[Go Faster] Default system add-ons and signing

Dave Townsend dtownsend at mozilla.com
Wed Sep 23 15:50:54 UTC 2015


On Sun, Sep 20, 2015 at 1:23 AM, Axel Hecht <axel at mozilla.com> wrote:

> On 9/19/15 12:33 AM, Dave Townsend wrote:
>
> At the moment the plan is to include the most recent versions of any
> system add-ons with Firefox at build time. We're also expecting all system
> add-ons to be signed by a special signing root. These two things don't work
> out so well together. Unless we check in signed versions of system add-ons
> whenever they change then developers doing local builds won't be able to
> run the system add-ons, also we'll have to figure out some way for releng
> builds to sign the add-ons before packaging the app. The problems are
> larger for linux distros doing their own builds. None of that sounds good.
>
> Instead I propose that we don't require the system add-ons that ship with
> the app to be signed (the updates that download mid-cycle would still be
> signed of course). None of the rest of the Firefox code is signed so I
> don't know that we need to sign these other bits. We do still want to make
> it difficult for malicious apps to use this as a means to inject code into
> Firefox. The current client code assumes these system add-ons just live as
> XPIs in a directory in the installation directory and any new XPI dropped
> in would be used by Firefox (unless we've already downloaded some new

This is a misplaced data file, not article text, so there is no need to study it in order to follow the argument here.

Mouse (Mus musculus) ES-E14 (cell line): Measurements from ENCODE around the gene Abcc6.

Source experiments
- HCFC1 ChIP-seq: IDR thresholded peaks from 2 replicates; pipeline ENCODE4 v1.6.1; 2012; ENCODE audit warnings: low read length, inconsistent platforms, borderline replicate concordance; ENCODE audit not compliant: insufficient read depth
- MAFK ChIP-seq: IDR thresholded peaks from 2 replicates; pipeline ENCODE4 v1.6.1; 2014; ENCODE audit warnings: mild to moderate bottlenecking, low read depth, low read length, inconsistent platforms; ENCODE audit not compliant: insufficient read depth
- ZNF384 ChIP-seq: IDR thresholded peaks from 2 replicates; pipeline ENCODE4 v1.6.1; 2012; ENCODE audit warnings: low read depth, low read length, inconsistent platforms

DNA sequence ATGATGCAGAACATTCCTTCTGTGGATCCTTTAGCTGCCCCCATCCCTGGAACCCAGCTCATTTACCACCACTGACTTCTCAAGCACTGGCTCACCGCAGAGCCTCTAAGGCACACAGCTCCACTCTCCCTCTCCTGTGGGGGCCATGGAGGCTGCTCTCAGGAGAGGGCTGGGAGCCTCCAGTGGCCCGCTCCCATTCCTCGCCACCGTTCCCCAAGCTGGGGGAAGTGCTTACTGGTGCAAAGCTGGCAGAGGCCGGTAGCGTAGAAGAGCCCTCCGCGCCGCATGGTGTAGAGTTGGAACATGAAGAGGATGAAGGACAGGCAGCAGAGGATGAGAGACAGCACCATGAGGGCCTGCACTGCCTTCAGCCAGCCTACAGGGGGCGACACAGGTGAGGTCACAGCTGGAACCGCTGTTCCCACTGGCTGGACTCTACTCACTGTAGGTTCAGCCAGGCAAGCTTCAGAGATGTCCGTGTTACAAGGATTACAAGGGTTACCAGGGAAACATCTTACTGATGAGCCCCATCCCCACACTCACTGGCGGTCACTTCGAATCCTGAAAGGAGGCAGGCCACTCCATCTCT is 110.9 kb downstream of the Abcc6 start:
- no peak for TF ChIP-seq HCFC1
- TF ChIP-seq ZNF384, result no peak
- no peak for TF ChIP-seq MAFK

> system add-ons mid-cycle). If we're concerns that that is too easy a target
> there are a couple of options we could use:
>
> One option is to instead embed the system add-ons inside omni.ja. *This
> probably has some nice performance wins* as it is but it means that in
> order to inject a new system add-on in an attacker must alter omni.ja, and
> if they're willing to do that then they can just turn off the signing
> requirements or even just edit browser.js already anyway.
>
> Highlight mine.
>
> The mere possibility that we'll get perf wins here to me is a reason to
> not go down the omni.ja route. If that was the case, we'd ship a perf
> regression to our release audience every first update-after-update.
>

So to be clear you're advocating making every build slower, not just the
builds that have received mid-cycle updates? The main performance
difference here only affects the first run after a Firefox update, other
runs probably would have wins but until we had a lot of code in system
add-ons I don't think it would be measurable.


> We'd also have no perf testing on this in our standard testing
> infrastructure, as that's testing the builds we produce.
>

The system add-ons are in the builds we produce so why wouldn't be have
testing?


> And there'd be hardly any pre-release audience testing the code path and
> perf characteristics of our release audience (well, at least not after the
> first update-after-update). 'Cause our nightly audience will only ever be
> on bundled versions, so will aurora. Same might still hold true for Beta.
>

I'm not sure that's true for aurora, maybe though.

> An even simpler option is to leave the XPIs where they are but include a
> file listing the expected add-ons and maybe their hashes in omni.ja. Again
> attackers would have to manipulate omni.ja to have any effect, it would be
> a simpler attack but it would also be much much simpler to implement this
> option.
>
> Any concerns or other ideas for this? How much protection do we feel we
> need to put in place around the default system add-ons?
>
> I have an additional question: How do these proposals map to
> aurora/beta/release builds?
>

Other channels behave the same as nightly.
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